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Bowl barrow 350m south-east of Egerton Church

List Entry Summary

This monument is scheduled under the Ancient Monuments and Archaeological Areas Act 1979 as amended as it appears to the Secretary of State to be of national importance. This entry is a copy, the original is held by the Department for Culture, Media and Sport.

Name: Bowl barrow 350m south-east of Egerton Church

List entry Number: 1012266

Location

The monument may lie within the boundary of more than one authority.

County: Kent

District: Ashford

District Type: District Authority

Parish: Egerton

National Park: Not applicable to this List entry.

Grade: Not applicable to this List entry.

Date first scheduled: 04-Dec-1951

Date of most recent amendment: 18-Jul-1991

Legacy System Information

The contents of this record have been generated from a legacy data system.

Legacy System: RSM

UID: 12836

Asset Groupings

This list entry does not comprise part of an Asset Grouping. Asset Groupings are not part of the official record but are added later for information.

List entry Description

Summary of Monument

Legacy Record - This information may be included in the List Entry Details.

Reasons for Designation

Bowl barrows, the most numerous form of round barrow, are funerary monuments dating from the Late Neolithic period to the Late Bronze Age, with most examples belonging to the period 2400-1500 BC. They were constructed as earthen or rubble mounds, sometimes ditched, which covered single or multiple burials. They occur either in isolation or grouped as cemeteries and often acted as a focus for burials in later periods. Often superficially similar, although differing widely in size, they exhibit regional variations in form and a diversity of burial practices. There are over 10,000 surviving bowl barrows recorded nationally (many more have already been destroyed), occurring across most of lowland Britain. Often occupying prominent locations, they are a major historic element in the modern landscape and their considerable variation of form and longevity as a monument type provide important information on the diversity of beliefs and social organisations amongst early prehistoric communities. They are particularly representative of their period and a substantial proportion of surviving examples are considered worthy of protection.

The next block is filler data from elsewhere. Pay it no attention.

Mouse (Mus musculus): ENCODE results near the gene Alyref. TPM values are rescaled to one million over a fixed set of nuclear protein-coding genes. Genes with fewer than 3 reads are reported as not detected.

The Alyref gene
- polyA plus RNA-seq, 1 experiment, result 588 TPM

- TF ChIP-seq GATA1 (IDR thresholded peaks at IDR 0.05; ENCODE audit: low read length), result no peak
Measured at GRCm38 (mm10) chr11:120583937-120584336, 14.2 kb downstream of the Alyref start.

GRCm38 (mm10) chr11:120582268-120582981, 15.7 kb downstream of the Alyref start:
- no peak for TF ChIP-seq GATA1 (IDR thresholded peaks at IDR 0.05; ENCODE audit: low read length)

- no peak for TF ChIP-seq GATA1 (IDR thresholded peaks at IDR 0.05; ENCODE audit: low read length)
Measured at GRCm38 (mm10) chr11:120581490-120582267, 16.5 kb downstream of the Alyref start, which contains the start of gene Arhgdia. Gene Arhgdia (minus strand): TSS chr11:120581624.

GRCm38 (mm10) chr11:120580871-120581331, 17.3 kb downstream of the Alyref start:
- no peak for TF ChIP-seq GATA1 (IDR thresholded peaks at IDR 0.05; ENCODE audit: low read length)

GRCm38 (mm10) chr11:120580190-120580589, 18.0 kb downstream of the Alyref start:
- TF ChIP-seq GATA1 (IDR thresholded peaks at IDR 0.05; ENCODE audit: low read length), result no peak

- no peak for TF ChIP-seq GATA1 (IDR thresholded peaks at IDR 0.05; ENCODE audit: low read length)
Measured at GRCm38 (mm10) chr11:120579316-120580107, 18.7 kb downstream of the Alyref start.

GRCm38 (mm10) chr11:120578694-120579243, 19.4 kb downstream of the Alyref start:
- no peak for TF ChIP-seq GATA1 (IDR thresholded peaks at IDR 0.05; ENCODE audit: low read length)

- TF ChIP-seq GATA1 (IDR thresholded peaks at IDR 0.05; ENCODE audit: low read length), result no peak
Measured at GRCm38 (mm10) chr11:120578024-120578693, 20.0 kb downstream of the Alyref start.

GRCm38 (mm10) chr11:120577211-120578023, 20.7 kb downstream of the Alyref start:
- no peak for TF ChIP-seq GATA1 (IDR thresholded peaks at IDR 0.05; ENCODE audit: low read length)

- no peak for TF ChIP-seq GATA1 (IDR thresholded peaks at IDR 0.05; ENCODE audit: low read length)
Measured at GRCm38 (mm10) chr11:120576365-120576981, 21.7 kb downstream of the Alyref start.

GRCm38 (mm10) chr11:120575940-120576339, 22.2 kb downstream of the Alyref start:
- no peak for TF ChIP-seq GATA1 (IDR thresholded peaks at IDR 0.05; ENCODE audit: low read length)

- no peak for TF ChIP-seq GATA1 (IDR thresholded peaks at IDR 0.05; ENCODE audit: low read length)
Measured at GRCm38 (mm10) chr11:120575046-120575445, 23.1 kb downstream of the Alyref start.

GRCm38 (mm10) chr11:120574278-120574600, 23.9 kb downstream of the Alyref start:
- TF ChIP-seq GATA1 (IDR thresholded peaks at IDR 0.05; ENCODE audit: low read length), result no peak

The barrow near Egerton Church survives well despite the limited damage caused by agricultural activities. It retains considerable archaeological potential and its well-preserved condition is rare, as most examples have been severely disturbed in this part of Kent.

History

Legacy Record - This information may be included in the List Entry Details.

Details

The monument includes a bowl barrow which comprises an earthen mound encircled by a now-infilled quarry ditch. The large and prominent mound measures 24m in diameter and stands to a maximum height of 2.5m above the level of the surrounding ground. The base of the mound has been truncated slightly but the mound appears to approximate closely to its original dimensions. The surrounding ditch has been completely infilled and is no longer visible. The mound and ditch together have a diameter of 29m.

MAP EXTRACT The site of the monument is shown on the attached map extract. It includes a 2 metre boundary around the archaeological features, considered to be essential for the monument's support and preservation.

Selected Sources

Other
Darvill, T, Monument Class Description - Bowl barrows, 1988,
TQ 94 NE,

National Grid Reference: TQ 91106 47350

Map

Map
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© British Crown and SeaZone Solutions Limited 2018. All rights reserved. Licence number 102006.006.
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The above map is for quick reference purposes only and may not be to scale. For a copy of the full scale map, please see the attached PDF - 1012266 .pdf

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This copy shows the entry on 22-Jan-2018 at 06:11:02.

End of official listing